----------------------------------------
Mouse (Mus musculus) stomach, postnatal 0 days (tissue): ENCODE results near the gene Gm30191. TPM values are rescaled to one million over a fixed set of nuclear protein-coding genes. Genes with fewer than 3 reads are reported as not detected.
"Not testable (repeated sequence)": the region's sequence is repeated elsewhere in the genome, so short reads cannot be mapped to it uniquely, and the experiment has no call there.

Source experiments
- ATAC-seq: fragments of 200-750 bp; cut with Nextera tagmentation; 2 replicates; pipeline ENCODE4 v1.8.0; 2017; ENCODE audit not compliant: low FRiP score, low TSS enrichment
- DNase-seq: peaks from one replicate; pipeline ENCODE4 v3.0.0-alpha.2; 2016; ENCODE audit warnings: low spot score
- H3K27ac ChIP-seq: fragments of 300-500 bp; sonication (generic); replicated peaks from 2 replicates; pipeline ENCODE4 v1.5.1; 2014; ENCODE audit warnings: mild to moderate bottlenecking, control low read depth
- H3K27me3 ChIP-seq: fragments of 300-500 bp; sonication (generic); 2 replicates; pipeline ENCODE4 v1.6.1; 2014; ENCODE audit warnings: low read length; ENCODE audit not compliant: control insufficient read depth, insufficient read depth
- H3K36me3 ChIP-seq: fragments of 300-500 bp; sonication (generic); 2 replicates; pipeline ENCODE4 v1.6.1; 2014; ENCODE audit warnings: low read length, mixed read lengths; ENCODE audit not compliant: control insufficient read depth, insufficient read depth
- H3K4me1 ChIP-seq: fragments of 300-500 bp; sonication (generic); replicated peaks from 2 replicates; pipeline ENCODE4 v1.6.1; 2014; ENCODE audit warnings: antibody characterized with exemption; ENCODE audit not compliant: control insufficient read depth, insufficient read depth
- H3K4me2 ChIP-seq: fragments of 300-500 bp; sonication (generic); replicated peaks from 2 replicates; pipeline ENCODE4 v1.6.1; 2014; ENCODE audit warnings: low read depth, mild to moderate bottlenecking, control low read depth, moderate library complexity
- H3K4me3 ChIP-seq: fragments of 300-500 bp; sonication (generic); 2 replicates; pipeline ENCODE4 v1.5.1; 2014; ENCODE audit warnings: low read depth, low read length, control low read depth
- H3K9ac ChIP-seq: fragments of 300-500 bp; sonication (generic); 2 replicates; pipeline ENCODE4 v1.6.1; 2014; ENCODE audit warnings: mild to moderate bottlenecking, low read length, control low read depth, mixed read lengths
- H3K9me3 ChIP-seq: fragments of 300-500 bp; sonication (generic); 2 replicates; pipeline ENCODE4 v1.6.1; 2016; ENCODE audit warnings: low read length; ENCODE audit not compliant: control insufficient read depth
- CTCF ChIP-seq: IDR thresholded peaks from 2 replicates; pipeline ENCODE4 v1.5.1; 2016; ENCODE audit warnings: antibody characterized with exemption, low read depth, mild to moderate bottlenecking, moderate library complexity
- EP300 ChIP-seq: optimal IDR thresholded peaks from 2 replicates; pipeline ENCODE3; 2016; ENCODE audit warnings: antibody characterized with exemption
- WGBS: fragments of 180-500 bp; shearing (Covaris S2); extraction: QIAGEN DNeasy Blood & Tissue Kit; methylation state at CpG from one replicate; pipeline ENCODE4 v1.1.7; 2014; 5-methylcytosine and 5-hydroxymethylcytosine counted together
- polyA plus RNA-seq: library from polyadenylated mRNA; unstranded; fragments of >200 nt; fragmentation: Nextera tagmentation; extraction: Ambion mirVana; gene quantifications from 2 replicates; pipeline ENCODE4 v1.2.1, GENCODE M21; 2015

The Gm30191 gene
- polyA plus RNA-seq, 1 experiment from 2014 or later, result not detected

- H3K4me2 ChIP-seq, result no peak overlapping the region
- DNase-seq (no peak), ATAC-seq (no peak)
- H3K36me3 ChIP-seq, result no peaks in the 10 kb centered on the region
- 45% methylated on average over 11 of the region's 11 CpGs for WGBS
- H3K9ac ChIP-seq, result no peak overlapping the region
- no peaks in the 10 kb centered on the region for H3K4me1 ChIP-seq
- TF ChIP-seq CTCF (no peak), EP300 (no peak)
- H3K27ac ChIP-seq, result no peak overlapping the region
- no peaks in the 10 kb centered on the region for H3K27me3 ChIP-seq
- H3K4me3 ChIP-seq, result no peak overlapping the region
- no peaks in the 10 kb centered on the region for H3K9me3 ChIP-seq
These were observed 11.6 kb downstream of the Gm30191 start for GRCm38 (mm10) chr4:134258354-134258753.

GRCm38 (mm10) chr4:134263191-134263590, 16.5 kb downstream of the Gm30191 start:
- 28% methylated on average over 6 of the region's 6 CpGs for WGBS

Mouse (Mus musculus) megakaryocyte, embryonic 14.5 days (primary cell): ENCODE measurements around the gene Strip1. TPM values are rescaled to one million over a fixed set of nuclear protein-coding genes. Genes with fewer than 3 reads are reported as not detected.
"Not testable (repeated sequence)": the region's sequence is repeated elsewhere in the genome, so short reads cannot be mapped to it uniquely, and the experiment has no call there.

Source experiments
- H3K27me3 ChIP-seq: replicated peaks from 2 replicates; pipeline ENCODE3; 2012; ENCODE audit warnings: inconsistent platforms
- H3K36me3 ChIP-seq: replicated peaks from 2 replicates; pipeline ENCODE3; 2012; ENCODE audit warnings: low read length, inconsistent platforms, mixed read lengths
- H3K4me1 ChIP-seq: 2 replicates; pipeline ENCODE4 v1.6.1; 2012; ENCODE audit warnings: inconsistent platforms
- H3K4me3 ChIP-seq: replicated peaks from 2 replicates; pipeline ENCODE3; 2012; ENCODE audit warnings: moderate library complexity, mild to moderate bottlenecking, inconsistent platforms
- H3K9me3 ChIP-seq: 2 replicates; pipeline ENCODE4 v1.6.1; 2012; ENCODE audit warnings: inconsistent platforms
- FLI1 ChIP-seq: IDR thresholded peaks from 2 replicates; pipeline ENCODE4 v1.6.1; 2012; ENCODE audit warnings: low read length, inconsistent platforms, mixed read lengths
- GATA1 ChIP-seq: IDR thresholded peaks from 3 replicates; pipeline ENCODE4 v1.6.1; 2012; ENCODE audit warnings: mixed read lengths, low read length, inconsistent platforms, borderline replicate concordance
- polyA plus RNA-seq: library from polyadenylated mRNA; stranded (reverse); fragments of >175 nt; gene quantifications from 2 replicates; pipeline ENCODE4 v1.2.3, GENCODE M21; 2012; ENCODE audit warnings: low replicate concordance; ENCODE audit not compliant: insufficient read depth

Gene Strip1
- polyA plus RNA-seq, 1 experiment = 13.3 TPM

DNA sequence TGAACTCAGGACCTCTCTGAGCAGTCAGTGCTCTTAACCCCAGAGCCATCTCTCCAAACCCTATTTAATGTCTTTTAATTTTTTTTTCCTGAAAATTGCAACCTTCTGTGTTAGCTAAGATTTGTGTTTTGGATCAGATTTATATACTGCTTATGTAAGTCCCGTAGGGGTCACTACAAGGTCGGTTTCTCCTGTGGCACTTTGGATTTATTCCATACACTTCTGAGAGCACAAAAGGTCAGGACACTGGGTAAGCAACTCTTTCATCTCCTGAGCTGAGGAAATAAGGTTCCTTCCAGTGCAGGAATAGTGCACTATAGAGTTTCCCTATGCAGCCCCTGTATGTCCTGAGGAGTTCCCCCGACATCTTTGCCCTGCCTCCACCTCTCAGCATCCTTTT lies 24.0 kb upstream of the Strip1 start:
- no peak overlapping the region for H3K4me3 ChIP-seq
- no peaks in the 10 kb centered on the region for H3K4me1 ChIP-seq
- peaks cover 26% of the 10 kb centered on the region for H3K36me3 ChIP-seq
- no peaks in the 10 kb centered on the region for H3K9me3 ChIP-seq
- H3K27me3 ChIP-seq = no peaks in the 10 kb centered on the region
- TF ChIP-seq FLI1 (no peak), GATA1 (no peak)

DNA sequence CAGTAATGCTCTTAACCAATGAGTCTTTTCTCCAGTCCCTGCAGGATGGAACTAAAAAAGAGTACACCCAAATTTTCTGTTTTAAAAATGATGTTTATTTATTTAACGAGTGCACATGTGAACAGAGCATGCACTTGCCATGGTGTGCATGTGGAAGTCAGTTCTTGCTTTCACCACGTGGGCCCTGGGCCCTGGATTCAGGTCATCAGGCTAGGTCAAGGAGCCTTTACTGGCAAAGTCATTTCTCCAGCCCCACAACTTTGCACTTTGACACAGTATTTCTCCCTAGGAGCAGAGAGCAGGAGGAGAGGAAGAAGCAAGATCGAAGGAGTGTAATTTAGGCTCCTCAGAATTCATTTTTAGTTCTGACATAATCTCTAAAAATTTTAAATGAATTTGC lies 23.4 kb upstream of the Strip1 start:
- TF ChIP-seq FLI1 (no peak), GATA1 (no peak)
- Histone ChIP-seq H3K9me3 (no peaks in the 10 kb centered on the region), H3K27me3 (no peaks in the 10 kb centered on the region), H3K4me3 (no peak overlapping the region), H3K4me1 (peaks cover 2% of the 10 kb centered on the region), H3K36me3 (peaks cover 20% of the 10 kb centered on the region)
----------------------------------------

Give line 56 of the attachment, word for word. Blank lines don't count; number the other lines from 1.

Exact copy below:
- Histone ChIP-seq H3K9me3 (no peaks in the 10 kb centered on the region), H3K27me3 (no peaks in the 10 kb centered on the region), H3K4me3 (no peak overlapping the region), H3K4me1 (peaks cover 2% of the 10 kb centered on the region), H3K36me3 (peaks cover 20% of the 10 kb centered on the region)